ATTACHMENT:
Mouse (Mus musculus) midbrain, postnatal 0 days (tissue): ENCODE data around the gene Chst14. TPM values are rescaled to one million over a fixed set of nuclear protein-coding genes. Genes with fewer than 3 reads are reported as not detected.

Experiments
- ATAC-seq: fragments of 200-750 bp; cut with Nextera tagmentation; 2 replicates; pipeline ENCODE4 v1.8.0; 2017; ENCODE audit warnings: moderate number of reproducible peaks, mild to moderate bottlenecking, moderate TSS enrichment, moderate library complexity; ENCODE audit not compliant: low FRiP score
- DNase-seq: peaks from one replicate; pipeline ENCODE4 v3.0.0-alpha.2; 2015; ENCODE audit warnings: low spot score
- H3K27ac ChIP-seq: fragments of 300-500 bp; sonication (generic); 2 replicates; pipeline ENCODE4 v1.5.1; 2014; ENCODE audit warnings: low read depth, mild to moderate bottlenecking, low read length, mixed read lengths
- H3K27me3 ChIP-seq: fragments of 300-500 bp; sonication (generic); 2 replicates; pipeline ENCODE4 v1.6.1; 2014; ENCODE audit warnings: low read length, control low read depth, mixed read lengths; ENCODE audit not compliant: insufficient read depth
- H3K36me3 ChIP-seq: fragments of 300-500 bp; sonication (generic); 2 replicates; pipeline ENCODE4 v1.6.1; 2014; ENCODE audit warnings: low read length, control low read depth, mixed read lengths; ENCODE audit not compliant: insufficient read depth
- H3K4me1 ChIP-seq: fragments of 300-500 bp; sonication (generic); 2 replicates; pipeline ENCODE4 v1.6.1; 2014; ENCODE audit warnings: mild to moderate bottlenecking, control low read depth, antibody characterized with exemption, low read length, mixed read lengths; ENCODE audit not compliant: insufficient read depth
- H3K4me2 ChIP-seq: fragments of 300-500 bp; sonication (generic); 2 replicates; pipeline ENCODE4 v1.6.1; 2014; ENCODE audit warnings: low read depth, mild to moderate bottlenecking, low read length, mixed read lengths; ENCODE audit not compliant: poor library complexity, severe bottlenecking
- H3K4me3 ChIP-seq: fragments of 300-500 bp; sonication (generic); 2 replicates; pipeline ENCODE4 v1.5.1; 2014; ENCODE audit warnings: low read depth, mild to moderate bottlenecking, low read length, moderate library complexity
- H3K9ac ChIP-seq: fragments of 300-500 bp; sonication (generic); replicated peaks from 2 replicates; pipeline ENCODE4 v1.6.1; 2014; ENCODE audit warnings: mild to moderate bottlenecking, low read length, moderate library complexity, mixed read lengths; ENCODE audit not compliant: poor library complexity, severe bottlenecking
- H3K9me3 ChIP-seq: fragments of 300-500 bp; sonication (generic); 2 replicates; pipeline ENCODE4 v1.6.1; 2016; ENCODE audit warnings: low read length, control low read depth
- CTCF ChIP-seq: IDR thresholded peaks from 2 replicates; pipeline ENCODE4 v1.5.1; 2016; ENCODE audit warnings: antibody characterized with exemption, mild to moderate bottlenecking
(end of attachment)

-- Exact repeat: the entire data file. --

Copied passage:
Mouse (Mus musculus) midbrain, postnatal 0 days (tissue): ENCODE data around the gene Chst14. TPM values are rescaled to one million over a fixed set of nuclear protein-coding genes. Genes with fewer than 3 reads are reported as not detected.

Experiments
- ATAC-seq: fragments of 200-750 bp; cut with Nextera tagmentation; 2 replicates; pipeline ENCODE4 v1.8.0; 2017; ENCODE audit warnings: moderate number of reproducible peaks, mild to moderate bottlenecking, moderate TSS enrichment, moderate library complexity; ENCODE audit not compliant: low FRiP score
- DNase-seq: peaks from one replicate; pipeline ENCODE4 v3.0.0-alpha.2; 2015; ENCODE audit warnings: low spot score
- H3K27ac ChIP-seq: fragments of 300-500 bp; sonication (generic); 2 replicates; pipeline ENCODE4 v1.5.1; 2014; ENCODE audit warnings: low read depth, mild to moderate bottlenecking, low read length, mixed read lengths
- H3K27me3 ChIP-seq: fragments of 300-500 bp; sonication (generic); 2 replicates; pipeline ENCODE4 v1.6.1; 2014; ENCODE audit warnings: low read length, control low read depth, mixed read lengths; ENCODE audit not compliant: insufficient read depth
- H3K36me3 ChIP-seq: fragments of 300-500 bp; sonication (generic); 2 replicates; pipeline ENCODE4 v1.6.1; 2014; ENCODE audit warnings: low read length, control low read depth, mixed read lengths; ENCODE audit not compliant: insufficient read depth
- H3K4me1 ChIP-seq: fragments of 300-500 bp; sonication (generic); 2 replicates; pipeline ENCODE4 v1.6.1; 2014; ENCODE audit warnings: mild to moderate bottlenecking, control low read depth, antibody characterized with exemption, low read length, mixed read lengths; ENCODE audit not compliant: insufficient read depth
- H3K4me2 ChIP-seq: fragments of 300-500 bp; sonication (generic); 2 replicates; pipeline ENCODE4 v1.6.1; 2014; ENCODE audit warnings: low read depth, mild to moderate bottlenecking, low read length, mixed read lengths; ENCODE audit not compliant: poor library complexity, severe bottlenecking
- H3K4me3 ChIP-seq: fragments of 300-500 bp; sonication (generic); 2 replicates; pipeline ENCODE4 v1.5.1; 2014; ENCODE audit warnings: low read depth, mild to moderate bottlenecking, low read length, moderate library complexity
- H3K9ac ChIP-seq: fragments of 300-500 bp; sonication (generic); replicated peaks from 2 replicates; pipeline ENCODE4 v1.6.1; 2014; ENCODE audit warnings: mild to moderate bottlenecking, low read length, moderate library complexity, mixed read lengths; ENCODE audit not compliant: poor library complexity, severe bottlenecking
- H3K9me3 ChIP-seq: fragments of 300-500 bp; sonication (generic); 2 replicates; pipeline ENCODE4 v1.6.1; 2016; ENCODE audit warnings: low read length, control low read depth
- CTCF ChIP-seq: IDR thresholded peaks from 2 replicates; pipeline ENCODE4 v1.5.1; 2016; ENCODE audit warnings: antibody characterized with exemption, mild to moderate bottlenecking